By J. Freedom du Lac
Washington Post Staff Writer
Tuesday, August 12, 2008


You can hear the Jonas Brothers approaching before you actually see them, because their every move is monitored by young and younger girls who act as a sort of early-warning radar for the trio of teen idols.

Eeee! Eeeeee!


The Jonas Brothers are handsome, wholesome, skinny-tie-and-skinnier-jeans-wearing boys from New Jersey who play impossibly catchy and completely inoffensive pop-rock songs. But the sound that has come to define Nick Jonas (15; the cute one), Joe Jonas (nearly 19; the hot one) and Kevin Jonas (20; the other one) has nothing to do with power chords and sweet vocal harmonies.

Instead, it's those gale-force shrieks that envelop them wherever they go: Into a mall, onto a plane or around the corner in the bowels of a concert hall, as they've just done at 1st Mariner Arena, where the Jonas Brothers -- easily the biggest thing in teen idoldom since 'N Sync splintered -- are about to meet and greet 200 excitable fans before another sold-out show.


"The boys were talking to me the other day and were like, 'Dad. Dad? DAD!' " says Kevin Jonas Sr., the trio's father and co-manager. "Finally I turned around and said, 'Guys, don't be frustrated. If I can't hear, it's your fault.'[The girls] are always screaming, and it gets loud; the decibel level is medically intense" -- 115 to 120 decibels at a typical Jonas Brothers concert, he says. Sandblasting is roughly 115 decibels. At 120, you're getting into jet-on-a-runway territory and closing in on the pain threshold.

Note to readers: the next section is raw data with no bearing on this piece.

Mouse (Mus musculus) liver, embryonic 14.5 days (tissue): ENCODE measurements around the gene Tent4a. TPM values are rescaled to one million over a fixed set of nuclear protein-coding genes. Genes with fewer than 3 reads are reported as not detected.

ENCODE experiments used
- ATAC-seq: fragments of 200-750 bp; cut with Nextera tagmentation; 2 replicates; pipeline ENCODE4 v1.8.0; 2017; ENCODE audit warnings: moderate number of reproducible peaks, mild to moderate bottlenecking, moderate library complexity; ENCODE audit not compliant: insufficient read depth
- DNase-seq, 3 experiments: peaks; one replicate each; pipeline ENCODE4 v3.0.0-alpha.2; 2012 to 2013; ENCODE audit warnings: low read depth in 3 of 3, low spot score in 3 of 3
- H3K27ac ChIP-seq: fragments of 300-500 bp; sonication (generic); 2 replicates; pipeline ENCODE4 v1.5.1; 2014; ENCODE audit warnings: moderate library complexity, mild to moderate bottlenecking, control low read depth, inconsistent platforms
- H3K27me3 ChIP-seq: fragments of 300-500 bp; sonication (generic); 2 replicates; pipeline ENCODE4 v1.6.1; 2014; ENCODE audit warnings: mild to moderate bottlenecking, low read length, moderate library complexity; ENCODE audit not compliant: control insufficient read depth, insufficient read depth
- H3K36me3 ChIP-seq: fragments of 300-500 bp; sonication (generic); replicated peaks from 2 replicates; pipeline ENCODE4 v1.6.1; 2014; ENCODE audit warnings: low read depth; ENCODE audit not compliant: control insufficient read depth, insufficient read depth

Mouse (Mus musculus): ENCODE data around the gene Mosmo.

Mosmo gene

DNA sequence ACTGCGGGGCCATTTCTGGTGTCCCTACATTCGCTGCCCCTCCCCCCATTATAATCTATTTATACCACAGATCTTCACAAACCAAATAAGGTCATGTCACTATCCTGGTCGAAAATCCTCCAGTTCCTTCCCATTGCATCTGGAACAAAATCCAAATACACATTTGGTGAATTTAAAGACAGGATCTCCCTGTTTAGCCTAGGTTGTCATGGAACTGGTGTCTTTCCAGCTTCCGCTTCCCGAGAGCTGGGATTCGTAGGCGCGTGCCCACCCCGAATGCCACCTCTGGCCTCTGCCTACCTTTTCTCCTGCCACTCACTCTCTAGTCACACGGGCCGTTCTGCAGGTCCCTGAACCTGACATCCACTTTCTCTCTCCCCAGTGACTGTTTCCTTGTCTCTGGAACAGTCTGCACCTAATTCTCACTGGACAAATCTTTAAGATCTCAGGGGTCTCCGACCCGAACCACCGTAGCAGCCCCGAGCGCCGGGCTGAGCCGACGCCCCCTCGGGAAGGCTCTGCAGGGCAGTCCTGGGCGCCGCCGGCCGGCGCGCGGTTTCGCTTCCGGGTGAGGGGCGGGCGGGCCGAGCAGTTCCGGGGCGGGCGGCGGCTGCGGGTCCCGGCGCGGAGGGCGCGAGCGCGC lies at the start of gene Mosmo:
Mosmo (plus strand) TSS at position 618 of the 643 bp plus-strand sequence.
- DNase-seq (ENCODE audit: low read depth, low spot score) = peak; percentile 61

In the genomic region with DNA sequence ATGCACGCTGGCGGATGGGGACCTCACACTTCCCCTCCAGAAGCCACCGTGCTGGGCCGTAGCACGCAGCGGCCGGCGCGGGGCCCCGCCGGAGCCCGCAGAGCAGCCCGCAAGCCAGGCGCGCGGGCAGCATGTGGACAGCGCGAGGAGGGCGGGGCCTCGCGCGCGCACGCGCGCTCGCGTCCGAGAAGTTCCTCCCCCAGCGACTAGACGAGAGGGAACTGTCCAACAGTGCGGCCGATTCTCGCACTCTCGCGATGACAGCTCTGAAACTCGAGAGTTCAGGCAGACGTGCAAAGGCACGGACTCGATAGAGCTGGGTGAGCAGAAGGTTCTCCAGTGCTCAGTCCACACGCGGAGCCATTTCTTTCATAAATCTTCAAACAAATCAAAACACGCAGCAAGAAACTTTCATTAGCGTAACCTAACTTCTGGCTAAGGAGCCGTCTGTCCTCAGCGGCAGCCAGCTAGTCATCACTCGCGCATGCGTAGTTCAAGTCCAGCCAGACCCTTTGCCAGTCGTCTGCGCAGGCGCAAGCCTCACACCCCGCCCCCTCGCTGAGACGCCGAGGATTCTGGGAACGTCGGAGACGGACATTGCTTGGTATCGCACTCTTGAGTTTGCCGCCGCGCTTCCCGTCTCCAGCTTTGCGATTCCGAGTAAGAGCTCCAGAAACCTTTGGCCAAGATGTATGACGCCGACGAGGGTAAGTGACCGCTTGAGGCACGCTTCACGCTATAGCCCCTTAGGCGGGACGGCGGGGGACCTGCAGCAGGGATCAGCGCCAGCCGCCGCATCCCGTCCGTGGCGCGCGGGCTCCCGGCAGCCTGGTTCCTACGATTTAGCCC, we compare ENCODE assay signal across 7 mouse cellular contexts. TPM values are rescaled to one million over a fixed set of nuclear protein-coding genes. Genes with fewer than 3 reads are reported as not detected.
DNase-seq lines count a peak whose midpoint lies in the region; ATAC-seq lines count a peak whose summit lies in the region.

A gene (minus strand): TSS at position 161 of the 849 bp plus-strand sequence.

"You hear it and you think . . . some type of monster just ran through the front door," says Joe, a swarthy, rooster-strutting, karate-kicking frontman with male-model hair.

"It's crazy," says Nick, a curly haired heartthrob who plays guitar, drums and piano and is regarded by most (including Jonas Dad, a former musician and music teacher himself) to be the band's most talented musician.

"So. LOUD!" says Kevin, a rhythm guitarist who has the misfortune -- or, perhaps, the great fortune -- of being in a band with two guys who tend to overshadow him.

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